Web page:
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Young campaigners win Fairtrade promise from school

November 28th, 2011

A Tower Hamlets secondary has launched a bid to be the borough’s first official Fairtrade school, thanks to campaigning students and local charity Otesha. It could mean children will wear sweatshop-free school uniforms and will see Fairtrade sports equipment used in PE lessons and ethical food in the canteen and staff room.

The initiative was championed by Year 9 girls determined to make sure Bishop Challoner Catholic Collegiate school buys products that give workers in poorer countries a better deal for the products they grow and sell. A meeting of the governors and head teacher agreed to adopt the students’ proposals after the student campaigners made the case for the ambitious plan.

Local charity the  Otesha Project worked with the school through the Otesha ‘Change Projects’ programme, supporting the girls as they explored Fairtrade issues and then as they created the policy and prepared to persuade the governors.

A student Fairtrade Action Group was formed, which held meetings with staff, surveyed local shops and created displays to enthuse other pupils, as well as holding Fairtrade cake bakes and ordering Fairtrade sports equipment, including the world’s first Fairtrade basketball.

The decision means the governors agreed to a whole-school Fairtrade policy. They made commitments including:

  • Making Fairtrade tea, coffee and sugar available in staff rooms and meetings, and Fairtrade products in vending machines  Buying Fairtrade sports balls
  • Using Fairtrade ingredients in all cooking
  • Exploring the use of uniforms made from Fairtrade cotton
  • Teaching Fairtrade issues in class

To achieve full Fairtrade status the school will have to hold further events and engage the wider community beyond the school itself.

The student campaign group’s next action is to meet school uniform suppliers to talk about how to ensure school clothing is not made in sweatshops.

They also plan at least one Fairtrade-themed event each term, including a cake bake sale using Fairtrade ingredients, with proceeds going to a charity of the girls’ choice. The message will be taken to mums and dads, too, when the girls run a stall at parents’ evening serving Fairtrade refreshments.

Edd Bell, Otesha’s Change Projects Co-ordinator, said:

“This is a huge achievement by these students. They really developed a passion for Fairtrade as we explored how it helps farmers and workers in poorer countries.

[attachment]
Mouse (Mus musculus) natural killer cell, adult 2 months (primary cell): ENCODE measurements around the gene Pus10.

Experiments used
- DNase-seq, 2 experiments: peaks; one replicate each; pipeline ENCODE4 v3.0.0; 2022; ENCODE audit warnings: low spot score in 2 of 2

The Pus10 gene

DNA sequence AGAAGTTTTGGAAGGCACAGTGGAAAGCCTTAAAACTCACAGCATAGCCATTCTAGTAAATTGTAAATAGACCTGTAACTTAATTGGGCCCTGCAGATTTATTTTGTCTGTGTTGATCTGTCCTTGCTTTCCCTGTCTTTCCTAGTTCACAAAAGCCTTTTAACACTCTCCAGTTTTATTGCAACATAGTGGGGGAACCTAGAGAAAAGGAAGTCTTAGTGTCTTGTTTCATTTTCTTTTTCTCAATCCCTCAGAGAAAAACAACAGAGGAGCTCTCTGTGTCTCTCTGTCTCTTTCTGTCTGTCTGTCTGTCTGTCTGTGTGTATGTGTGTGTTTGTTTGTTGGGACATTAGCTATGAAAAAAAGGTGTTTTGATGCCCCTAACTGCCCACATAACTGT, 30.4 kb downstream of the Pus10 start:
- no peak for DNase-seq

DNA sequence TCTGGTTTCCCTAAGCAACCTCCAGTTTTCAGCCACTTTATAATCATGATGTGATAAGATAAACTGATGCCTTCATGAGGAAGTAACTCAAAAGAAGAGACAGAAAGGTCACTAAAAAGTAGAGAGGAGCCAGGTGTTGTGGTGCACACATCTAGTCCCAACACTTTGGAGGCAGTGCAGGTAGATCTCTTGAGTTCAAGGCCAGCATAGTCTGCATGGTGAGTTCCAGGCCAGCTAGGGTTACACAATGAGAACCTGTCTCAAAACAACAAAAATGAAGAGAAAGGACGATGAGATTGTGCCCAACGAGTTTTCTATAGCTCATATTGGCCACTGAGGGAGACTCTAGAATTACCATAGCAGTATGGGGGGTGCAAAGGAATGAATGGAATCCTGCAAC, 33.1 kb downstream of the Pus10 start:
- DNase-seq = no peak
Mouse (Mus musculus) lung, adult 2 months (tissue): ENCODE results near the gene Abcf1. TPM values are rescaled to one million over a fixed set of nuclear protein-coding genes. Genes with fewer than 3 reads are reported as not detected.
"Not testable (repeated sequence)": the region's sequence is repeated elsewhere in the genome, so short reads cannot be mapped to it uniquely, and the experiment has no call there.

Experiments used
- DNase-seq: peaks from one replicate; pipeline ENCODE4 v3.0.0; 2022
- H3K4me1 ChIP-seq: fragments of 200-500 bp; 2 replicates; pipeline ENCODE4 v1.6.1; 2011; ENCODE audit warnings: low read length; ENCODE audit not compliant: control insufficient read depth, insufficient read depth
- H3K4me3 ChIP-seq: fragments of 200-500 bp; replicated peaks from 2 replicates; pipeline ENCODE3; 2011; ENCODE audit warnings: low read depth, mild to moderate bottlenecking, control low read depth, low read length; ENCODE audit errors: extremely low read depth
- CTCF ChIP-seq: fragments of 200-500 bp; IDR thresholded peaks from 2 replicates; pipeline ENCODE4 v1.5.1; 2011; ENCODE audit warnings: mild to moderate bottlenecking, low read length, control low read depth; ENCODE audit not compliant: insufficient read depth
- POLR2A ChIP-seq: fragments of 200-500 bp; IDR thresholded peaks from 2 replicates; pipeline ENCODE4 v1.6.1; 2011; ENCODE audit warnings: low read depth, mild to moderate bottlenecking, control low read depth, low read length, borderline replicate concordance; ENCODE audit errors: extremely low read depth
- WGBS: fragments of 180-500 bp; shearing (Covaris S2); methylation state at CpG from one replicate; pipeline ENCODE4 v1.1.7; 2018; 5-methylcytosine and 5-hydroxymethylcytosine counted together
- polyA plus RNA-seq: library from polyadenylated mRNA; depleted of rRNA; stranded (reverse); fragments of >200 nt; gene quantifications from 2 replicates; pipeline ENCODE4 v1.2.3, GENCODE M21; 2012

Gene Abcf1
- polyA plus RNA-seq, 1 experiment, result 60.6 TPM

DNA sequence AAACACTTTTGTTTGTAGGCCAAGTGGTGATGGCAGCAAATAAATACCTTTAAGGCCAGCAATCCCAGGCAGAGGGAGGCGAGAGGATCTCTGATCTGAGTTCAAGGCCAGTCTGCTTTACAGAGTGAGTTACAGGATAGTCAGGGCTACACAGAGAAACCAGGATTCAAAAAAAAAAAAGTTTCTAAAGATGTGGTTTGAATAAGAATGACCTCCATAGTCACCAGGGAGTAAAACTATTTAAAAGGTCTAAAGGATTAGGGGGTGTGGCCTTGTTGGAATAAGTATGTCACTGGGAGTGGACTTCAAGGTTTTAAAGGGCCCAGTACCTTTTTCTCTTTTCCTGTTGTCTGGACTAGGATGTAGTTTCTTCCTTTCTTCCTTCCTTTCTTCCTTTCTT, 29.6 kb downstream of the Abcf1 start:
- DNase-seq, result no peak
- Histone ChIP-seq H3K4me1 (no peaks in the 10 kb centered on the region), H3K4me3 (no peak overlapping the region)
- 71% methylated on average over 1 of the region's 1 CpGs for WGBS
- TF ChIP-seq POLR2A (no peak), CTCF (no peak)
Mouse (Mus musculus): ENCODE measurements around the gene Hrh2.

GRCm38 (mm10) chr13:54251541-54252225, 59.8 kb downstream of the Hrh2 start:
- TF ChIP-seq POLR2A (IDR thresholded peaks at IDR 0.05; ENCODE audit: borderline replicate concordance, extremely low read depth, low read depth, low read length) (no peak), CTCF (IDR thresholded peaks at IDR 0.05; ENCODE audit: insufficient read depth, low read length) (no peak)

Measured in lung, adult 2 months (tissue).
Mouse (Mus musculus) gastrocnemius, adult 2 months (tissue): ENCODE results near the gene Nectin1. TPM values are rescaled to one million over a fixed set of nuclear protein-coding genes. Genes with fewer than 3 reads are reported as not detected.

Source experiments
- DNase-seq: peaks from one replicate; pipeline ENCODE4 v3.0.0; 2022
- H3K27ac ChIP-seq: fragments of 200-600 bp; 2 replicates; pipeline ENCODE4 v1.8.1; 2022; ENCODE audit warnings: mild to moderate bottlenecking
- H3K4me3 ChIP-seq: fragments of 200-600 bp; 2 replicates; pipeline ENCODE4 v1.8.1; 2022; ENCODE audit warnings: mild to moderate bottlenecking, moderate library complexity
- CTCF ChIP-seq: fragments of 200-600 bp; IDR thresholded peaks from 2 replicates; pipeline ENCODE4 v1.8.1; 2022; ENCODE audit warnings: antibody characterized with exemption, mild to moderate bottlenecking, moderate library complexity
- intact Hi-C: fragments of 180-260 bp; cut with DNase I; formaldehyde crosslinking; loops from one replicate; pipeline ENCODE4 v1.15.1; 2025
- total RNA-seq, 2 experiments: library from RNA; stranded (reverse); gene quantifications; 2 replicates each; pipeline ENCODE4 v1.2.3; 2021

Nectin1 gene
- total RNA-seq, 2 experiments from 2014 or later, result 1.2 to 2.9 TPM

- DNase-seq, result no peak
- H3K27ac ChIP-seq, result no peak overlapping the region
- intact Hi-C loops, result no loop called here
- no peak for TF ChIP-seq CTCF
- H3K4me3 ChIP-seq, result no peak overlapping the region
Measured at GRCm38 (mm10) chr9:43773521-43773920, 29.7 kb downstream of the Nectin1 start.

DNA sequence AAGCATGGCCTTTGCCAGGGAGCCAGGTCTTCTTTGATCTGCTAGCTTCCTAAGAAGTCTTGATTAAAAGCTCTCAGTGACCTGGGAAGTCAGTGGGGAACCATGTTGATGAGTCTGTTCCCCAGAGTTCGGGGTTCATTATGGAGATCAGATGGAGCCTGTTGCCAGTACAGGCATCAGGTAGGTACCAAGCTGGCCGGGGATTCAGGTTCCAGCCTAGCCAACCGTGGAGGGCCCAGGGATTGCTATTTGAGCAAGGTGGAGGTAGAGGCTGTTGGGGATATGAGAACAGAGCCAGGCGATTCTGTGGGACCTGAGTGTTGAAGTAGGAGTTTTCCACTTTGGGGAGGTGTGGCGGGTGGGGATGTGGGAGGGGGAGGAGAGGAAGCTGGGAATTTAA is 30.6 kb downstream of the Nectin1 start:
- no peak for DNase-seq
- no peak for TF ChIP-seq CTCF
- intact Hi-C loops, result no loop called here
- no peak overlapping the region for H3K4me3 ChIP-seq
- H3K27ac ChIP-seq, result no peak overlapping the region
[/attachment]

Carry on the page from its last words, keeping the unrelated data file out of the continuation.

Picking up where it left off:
“Their leadership and creativity has made the whole school and wider community more aware and has changed school policy. We’re so proud of them, and we’d really like to help other London schools go down this path, too.”

Bishop Challoner student Skye was one of the young campaigners who persuaded head teacher Jackie Johnson and the governors to adopt the policy.

Skye said:

“It was scary at first but they liked our presentation and took on our ideas. I would like to achieve Fairtrade School status from this.”

Fellow student Caitlin added:

“My experience presenting to Mrs Johnson made me feel like I was really making a change to our school. I think Fairtrade is important because it helps people have a better life by being paid correctly for the hard work they do. It helps poverty and health because people are able to afford housing, food and medicine.”

Student Ellie said:

“Working on Fairtrade is such an eye-opener. It has shown me how to help the world, which is what I really want.”

Rhiannon Scutt, Head of Geography at Bishop Challoner, said:

“The enthusiasm of the girls to help the school achieve Fairtrade status is infectious. They have so many good ideas and are willing to give up their own time in order to change the lives of the producers, who we all rely on to produce our tea, coffee and more every day.

“We wouldn’t have kick started this fantastic work on becoming a Fairtrade school without Otesha. Their involvements really gave us some structure and a focus, importantly it helped train the students to run it. Empowering the students like this is definitely the way forward as it is the students who want to lead this change.”

To contact Otesha call 020 7377 2109. To find out more, visit www.otesha.org.uk

The Otesha ProjectUKis an environmental education charity based in Tower Hamlets, and works in fun, creative ways with young people to allow them to explore sustainability issues and develop leadership and employment skills, using cycle tours, theatre, workshops and its Change Projects programme

See the Fairtrade Bishop Challoner video at http://www.youtube.com/watch?v=2Lo-V2723Uw&feature=player_embedded

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